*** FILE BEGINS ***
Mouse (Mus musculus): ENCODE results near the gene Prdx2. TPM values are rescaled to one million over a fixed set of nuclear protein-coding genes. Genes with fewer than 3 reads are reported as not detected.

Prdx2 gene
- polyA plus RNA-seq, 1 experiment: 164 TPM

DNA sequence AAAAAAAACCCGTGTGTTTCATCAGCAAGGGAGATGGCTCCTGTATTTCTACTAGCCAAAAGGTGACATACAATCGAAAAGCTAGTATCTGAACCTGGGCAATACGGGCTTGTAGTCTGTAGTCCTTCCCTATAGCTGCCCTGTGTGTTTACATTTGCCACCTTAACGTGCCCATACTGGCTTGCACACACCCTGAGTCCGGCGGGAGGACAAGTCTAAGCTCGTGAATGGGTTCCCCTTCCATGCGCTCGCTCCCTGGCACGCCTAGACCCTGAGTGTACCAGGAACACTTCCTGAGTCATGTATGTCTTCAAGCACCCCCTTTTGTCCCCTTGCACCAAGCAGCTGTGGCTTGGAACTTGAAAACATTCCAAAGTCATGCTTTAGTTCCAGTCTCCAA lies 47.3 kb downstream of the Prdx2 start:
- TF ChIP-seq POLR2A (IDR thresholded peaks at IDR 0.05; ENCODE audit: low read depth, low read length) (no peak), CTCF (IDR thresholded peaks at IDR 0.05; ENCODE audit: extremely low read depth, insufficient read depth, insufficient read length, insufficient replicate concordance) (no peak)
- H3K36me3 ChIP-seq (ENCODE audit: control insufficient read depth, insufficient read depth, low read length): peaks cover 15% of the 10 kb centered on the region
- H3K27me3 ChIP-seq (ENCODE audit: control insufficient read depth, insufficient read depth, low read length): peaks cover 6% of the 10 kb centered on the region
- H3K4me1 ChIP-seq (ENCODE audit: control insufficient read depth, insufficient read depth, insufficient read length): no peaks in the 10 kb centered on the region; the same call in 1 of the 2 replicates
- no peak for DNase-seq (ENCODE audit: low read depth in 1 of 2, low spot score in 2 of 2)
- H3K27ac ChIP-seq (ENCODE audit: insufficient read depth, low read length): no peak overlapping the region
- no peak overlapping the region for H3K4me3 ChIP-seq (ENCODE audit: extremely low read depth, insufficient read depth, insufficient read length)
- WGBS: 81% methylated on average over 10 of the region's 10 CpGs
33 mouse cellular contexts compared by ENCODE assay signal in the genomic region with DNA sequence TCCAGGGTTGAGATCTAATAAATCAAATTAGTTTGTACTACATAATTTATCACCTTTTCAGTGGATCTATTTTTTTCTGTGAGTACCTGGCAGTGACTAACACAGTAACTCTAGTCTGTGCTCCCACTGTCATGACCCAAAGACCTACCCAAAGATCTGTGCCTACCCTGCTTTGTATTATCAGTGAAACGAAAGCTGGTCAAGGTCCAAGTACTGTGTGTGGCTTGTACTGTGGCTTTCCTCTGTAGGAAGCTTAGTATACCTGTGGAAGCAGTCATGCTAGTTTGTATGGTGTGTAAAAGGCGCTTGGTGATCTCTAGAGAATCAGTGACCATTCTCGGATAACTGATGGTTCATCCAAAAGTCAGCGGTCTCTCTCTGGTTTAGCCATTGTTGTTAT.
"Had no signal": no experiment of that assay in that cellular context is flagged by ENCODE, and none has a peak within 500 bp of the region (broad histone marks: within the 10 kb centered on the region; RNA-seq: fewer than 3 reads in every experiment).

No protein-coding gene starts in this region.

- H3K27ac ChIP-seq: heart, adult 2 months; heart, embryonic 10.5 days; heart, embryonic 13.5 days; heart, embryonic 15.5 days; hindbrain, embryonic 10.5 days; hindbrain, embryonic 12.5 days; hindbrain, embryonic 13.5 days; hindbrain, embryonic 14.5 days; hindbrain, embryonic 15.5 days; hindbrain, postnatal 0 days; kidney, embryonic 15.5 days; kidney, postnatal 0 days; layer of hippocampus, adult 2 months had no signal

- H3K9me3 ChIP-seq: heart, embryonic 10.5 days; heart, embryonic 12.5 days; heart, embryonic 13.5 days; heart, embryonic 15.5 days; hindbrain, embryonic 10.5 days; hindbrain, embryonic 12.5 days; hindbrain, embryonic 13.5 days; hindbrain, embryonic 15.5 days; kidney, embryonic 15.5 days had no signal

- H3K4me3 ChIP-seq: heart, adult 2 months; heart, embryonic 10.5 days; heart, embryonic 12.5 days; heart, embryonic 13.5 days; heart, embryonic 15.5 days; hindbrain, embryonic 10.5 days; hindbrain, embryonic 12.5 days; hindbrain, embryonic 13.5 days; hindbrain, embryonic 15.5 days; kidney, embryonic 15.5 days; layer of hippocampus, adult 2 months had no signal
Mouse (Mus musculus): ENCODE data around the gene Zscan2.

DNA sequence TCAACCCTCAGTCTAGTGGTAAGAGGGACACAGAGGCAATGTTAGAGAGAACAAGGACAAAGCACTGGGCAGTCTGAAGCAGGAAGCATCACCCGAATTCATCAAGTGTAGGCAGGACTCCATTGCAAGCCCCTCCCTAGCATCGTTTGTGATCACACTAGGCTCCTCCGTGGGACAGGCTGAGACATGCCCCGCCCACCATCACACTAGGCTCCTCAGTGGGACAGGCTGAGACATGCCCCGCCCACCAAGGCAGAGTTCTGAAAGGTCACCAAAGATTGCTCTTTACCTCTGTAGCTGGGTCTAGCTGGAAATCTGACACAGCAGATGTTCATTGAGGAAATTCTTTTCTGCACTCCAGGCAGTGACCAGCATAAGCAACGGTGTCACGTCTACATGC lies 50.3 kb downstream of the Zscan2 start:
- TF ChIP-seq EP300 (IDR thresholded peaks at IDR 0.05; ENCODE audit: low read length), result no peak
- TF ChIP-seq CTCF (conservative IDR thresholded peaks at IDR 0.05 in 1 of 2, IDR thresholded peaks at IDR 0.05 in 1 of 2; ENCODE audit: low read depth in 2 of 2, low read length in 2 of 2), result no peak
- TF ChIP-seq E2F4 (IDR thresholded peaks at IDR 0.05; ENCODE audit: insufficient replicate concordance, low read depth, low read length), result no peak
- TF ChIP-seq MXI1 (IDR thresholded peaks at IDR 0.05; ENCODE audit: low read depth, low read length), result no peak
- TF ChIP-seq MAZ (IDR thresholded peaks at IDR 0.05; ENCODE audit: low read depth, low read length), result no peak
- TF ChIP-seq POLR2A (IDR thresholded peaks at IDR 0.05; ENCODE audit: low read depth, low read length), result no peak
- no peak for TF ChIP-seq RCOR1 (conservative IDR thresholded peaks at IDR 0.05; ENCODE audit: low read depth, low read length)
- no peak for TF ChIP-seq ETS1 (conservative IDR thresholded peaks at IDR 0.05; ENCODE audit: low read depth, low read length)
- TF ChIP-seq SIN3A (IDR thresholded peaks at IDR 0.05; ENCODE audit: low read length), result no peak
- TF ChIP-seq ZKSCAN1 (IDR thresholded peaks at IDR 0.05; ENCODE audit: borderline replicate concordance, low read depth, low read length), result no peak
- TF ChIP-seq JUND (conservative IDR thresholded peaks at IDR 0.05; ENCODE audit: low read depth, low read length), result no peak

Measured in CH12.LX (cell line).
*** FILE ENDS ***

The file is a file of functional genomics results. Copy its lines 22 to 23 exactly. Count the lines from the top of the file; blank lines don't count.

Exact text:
- TF ChIP-seq CTCF (conservative IDR thresholded peaks at IDR 0.05 in 1 of 2, IDR thresholded peaks at IDR 0.05 in 1 of 2; ENCODE audit: low read depth in 2 of 2, low read length in 2 of 2), result no peak
- TF ChIP-seq E2F4 (IDR thresholded peaks at IDR 0.05; ENCODE audit: insufficient replicate concordance, low read depth, low read length), result no peak